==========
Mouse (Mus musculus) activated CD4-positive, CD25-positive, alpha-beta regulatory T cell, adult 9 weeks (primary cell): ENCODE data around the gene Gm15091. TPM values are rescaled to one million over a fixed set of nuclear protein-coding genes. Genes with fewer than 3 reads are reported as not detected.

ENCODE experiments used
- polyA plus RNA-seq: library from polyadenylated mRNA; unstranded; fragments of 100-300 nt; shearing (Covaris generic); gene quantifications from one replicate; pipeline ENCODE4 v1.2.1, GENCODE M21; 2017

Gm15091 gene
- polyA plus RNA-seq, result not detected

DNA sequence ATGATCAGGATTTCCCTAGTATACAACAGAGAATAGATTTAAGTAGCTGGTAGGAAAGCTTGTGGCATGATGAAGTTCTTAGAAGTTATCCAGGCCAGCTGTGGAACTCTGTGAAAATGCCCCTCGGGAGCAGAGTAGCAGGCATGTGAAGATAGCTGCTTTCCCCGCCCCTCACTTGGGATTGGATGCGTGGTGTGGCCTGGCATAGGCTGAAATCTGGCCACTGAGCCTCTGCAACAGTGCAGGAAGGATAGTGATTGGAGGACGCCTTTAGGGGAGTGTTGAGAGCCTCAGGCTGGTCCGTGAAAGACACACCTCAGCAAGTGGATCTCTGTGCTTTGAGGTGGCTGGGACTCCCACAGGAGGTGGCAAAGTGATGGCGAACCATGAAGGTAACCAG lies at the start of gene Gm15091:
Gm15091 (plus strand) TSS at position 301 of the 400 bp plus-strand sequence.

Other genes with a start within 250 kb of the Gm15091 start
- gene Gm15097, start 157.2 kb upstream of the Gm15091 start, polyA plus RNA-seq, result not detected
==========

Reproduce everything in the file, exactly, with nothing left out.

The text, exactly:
Mouse (Mus musculus) activated CD4-positive, CD25-positive, alpha-beta regulatory T cell, adult 9 weeks (primary cell): ENCODE data around the gene Gm15091. TPM values are rescaled to one million over a fixed set of nuclear protein-coding genes. Genes with fewer than 3 reads are reported as not detected.

ENCODE experiments used
- polyA plus RNA-seq: library from polyadenylated mRNA; unstranded; fragments of 100-300 nt; shearing (Covaris generic); gene quantifications from one replicate; pipeline ENCODE4 v1.2.1, GENCODE M21; 2017

Gm15091 gene
- polyA plus RNA-seq, result not detected

DNA sequence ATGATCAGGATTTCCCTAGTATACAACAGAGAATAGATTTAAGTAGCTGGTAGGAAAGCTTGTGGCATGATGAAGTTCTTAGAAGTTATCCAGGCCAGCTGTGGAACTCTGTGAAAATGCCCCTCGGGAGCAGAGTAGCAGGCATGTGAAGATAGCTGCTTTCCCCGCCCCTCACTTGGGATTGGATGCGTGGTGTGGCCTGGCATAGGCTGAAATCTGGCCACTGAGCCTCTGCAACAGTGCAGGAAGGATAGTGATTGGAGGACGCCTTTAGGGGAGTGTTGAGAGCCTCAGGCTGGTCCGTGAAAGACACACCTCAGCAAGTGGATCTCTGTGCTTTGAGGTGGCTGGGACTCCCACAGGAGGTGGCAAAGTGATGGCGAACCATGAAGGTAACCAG lies at the start of gene Gm15091:
Gm15091 (plus strand) TSS at position 301 of the 400 bp plus-strand sequence.

Other genes with a start within 250 kb of the Gm15091 start
- gene Gm15097, start 157.2 kb upstream of the Gm15091 start, polyA plus RNA-seq, result not detected